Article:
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Most popular recipes summer 2017

Counting down from 20, here are this summer's most-loved recipes.

Curtis Stone's strawberry, elderflower and brioche summer puddings

"Think of this dessert as a deconstructed version of a summer pudding, with thinly sliced strawberries macerated in elderflower liqueur and layered between slices of brioche," says Stone. "A dollop of whipped cream on top is a cooling counterpoint to the floral flavours."

Bali's new wave of restaurants, hotels and bars

The restaurant and hotel scene on Australia's favourite holiday island has never been more exciting and Australian chefs, owners and restaurateurs are leading the charge, writes Samantha Coomber.

Chorizo hotdogs with chimichurri and smoky red relish

A hotdog is all about the condiments. Here, choose between a smoky red capsicum relish or the bright flavours of chimichurri, or go for a bit of both.

World's Best Chefs Talks

Massimo Bottura and more are coming to the Sydney Opera House.

Baguette recipes

These baguette recipes are picture-perfect and picnic ready, bursting with fillings like slow-cooked beef tongue, poached egg and grilled asparagus and classic leg ham and cheese.

Curtis Stone's strawberry and almond cheesecake

"I've made all kinds of fancy cheesecakes in my time, but nothing really beats the classic combination of strawberries and almonds with a boost from vanilla bean," says Stone. "I could just pile macerated strawberries on top, but why not give your tastebuds a proper party by folding grilled strawberries into the cheesecake batter too? Cheesecakes are elegant and my go-to for celebrations because they taste best when whipped up a day in advance."

Australia's best rieslings

We’re spoilt for variety – and value – in Australia when it comes to good riesling. Max Allen picks the top 20 from a fine crop.

Mexican white corn soup


This Mexican soup is made with dried large-kernelled white corn known as hominy, which is a bit tough and takes a long time to cook. Here we've removed the germ tips to help it bloom, but you don't have to do this. You could also make a variation of this soup with dried chickpeas, reducing the cooking time. Pozole is traditionally made with pig's head, but we've used trotters, which can be ordered ahead from a good butcher; chicken is sometimes used, too. This version is inspired by a recipe by doyenne of Mexican cooking Diana Kennedy for Jalisco-style pozole; it has layers of pork flavour, popcorn-like hominy and a fresh cabbage garnish. Super-delicious.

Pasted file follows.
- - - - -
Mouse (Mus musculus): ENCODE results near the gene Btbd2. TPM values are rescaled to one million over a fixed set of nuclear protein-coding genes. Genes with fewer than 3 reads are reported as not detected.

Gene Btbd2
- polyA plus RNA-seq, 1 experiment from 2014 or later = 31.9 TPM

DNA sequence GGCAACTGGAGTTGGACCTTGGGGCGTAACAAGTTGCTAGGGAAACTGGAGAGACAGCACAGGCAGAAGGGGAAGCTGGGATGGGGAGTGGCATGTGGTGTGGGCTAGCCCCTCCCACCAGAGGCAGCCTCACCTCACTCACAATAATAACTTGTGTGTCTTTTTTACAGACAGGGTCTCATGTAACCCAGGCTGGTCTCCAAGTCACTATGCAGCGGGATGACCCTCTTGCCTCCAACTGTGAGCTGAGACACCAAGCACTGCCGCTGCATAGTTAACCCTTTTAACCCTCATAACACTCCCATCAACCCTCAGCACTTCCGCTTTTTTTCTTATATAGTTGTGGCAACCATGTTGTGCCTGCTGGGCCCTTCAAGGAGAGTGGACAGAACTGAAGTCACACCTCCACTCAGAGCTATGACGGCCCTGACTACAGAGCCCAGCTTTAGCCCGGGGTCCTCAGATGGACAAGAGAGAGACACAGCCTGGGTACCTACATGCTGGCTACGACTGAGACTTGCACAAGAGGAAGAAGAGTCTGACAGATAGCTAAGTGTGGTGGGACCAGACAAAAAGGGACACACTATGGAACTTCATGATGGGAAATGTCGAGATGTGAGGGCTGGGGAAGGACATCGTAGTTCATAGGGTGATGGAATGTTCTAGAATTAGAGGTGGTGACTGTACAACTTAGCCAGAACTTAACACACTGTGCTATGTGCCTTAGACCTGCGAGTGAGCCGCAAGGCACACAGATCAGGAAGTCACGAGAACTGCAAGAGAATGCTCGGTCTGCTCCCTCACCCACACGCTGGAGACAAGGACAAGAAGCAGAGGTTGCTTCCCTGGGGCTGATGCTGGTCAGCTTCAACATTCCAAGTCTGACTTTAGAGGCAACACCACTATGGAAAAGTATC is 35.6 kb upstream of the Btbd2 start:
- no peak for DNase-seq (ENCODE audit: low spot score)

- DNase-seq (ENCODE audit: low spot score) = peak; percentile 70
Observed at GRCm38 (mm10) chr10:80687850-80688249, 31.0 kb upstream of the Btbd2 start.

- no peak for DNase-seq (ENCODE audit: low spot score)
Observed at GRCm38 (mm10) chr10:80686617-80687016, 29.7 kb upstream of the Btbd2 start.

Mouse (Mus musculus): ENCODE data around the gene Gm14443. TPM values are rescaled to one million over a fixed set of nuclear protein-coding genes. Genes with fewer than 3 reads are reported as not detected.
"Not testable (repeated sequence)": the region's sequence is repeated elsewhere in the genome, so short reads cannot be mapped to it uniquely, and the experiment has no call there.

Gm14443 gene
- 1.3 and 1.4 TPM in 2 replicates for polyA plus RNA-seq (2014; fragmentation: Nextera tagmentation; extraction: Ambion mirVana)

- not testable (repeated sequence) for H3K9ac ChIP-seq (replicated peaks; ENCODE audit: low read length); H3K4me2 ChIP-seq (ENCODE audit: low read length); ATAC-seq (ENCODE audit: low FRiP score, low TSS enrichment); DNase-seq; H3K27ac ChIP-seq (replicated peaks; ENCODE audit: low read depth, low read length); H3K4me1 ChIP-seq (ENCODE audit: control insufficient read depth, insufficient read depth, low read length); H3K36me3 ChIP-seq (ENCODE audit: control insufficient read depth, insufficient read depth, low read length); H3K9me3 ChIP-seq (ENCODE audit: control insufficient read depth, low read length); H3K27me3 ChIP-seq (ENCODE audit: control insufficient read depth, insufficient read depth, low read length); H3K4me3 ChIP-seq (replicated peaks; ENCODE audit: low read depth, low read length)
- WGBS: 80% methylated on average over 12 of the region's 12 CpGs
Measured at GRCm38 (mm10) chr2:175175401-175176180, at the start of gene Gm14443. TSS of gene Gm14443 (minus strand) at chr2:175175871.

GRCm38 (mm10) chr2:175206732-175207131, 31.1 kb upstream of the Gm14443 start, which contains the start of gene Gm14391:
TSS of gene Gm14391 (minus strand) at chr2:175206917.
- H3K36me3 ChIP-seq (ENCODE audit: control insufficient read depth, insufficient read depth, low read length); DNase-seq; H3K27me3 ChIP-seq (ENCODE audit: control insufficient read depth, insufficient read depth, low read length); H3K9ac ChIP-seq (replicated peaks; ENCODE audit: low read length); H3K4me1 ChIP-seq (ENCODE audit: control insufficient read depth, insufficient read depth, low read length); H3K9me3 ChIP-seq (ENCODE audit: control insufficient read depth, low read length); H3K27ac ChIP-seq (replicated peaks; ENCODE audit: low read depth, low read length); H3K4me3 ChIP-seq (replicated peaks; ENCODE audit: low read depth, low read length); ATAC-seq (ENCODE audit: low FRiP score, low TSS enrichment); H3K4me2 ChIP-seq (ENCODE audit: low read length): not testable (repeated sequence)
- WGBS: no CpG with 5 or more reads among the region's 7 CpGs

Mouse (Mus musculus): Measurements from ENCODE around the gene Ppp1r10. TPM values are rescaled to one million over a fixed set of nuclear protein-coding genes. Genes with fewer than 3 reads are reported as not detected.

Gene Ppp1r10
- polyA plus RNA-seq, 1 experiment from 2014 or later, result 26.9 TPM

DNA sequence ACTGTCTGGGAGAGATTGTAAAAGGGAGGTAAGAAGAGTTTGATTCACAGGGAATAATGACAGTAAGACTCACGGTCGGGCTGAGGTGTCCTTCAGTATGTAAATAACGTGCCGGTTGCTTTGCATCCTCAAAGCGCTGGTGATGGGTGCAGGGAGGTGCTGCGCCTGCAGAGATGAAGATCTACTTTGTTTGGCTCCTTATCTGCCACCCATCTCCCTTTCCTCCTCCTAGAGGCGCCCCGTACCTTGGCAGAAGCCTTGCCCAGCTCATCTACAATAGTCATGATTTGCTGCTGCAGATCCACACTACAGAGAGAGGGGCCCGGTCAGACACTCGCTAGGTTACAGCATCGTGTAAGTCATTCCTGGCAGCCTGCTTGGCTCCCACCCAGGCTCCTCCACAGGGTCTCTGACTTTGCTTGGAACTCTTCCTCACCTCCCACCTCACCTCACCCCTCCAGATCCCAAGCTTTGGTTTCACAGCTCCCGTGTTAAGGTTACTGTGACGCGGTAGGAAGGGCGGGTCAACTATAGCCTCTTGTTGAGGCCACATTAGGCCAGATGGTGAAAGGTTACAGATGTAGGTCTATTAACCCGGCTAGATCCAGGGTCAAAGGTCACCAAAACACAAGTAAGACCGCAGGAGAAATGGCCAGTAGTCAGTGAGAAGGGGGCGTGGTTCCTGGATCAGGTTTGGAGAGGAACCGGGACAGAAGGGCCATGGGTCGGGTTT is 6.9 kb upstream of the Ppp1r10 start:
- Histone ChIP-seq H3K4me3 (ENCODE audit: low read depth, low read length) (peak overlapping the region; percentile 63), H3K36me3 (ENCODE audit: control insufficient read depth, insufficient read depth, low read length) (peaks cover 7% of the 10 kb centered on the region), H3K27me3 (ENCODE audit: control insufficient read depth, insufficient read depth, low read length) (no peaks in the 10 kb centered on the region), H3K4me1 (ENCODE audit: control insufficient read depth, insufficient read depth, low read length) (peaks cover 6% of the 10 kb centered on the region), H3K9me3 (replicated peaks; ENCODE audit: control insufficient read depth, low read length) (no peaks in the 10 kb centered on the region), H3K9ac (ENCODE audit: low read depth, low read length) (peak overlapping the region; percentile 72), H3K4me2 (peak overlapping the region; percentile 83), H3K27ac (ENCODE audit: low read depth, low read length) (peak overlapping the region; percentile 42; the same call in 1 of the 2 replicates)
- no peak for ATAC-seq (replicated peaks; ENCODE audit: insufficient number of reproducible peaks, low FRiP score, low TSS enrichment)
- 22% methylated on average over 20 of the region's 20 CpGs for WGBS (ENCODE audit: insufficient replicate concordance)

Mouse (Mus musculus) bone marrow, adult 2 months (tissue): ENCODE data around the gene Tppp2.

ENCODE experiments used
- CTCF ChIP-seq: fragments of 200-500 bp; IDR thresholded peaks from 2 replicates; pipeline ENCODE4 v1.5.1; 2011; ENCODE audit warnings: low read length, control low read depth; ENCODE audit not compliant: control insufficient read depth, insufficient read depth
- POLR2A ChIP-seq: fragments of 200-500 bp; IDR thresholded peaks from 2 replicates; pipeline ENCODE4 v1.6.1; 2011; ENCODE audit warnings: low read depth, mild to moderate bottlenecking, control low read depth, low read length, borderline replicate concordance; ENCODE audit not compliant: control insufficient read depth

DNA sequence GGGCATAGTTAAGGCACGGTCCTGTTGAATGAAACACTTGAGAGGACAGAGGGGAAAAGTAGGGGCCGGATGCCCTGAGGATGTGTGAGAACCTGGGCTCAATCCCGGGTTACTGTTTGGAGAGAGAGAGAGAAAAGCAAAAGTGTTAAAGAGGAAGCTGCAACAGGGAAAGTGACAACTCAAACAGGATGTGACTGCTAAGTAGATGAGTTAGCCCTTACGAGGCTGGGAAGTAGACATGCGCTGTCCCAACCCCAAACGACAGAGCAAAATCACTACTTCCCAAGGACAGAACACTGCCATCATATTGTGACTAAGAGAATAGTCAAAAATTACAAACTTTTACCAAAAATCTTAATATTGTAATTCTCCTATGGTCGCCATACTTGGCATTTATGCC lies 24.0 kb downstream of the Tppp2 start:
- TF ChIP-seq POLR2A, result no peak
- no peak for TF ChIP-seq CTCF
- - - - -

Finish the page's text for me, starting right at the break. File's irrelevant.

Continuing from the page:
You'll need

1 kg pork bones 1 litre (4 cups) chicken stock 4 pig’s trotters 200 gm dried hominy, soaked overnight (see note) Juice of 1 lime, plus wedges to serve 750 gm boneless pork neck, cut into 5cm pieces Finely chopped coriander and onion, thinly sliced cabbage, and red or green chilli sauce, to serve

Method

  • 01
  • Place pork bones, chicken stock and 1 litre water in a large saucepan, bring to the boil, skim any scum from the surface, then reduce heat and simmer uncovered, topping up water if necessary to keep bones covered, until stock is well flavoured (2-2½ hours). Discard bones, add pig’s trotters to stock, top up with water to cover and bring to the boil. Skim scum from surface, then reduce heat and simmer gently, topping up water as necessary, until meat and skin falls from the bone (2½-3 hours). Transfer trotters to a bowl, then, when cool enough to handle, remove meat, coarsely chop and return meat to stock.
  • 02
  • Meanwhile, place hominy in a large saucepan with lime juice, cover with water, then bring to a simmer and cook for (15-20 minutes). Turn heat off and stand to soak for 20 minutes, then drain. When cool enough to handle, remove and discard hard germ tips from corn using a small paring knife, then combine corn in a new saucepan of clean water, bring to a simmer and cook until corn is tender (3-3½ hours). Drain.
  • 03
  • Add hominy to pork stock and place pork neck pieces on top, gently submerging them just under the water. Bring to the boil, skim surface, then reduce heat to low, season liberally and simmer until pork is tender (1½-1¾ hours). Remove pork pieces and break up, then return to soup and season to taste.
  • 04
  • Top pozole with coriander, cabbage and chilli sauce and serve with lime wedges.

Hominy is a dried white corn, available online from quillafoods.com. If it's unavailable, use canned cooked hominy, available from Monterey Foods (montereyfoods.com.au), drained and added with the pork pieces at the end.


At A Glance

  • Serves 6 people
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At A Glance

  • Serves 6 people

Drink Suggestion

Sparkling French farmhouse cider.

Featured in

Jul 2016

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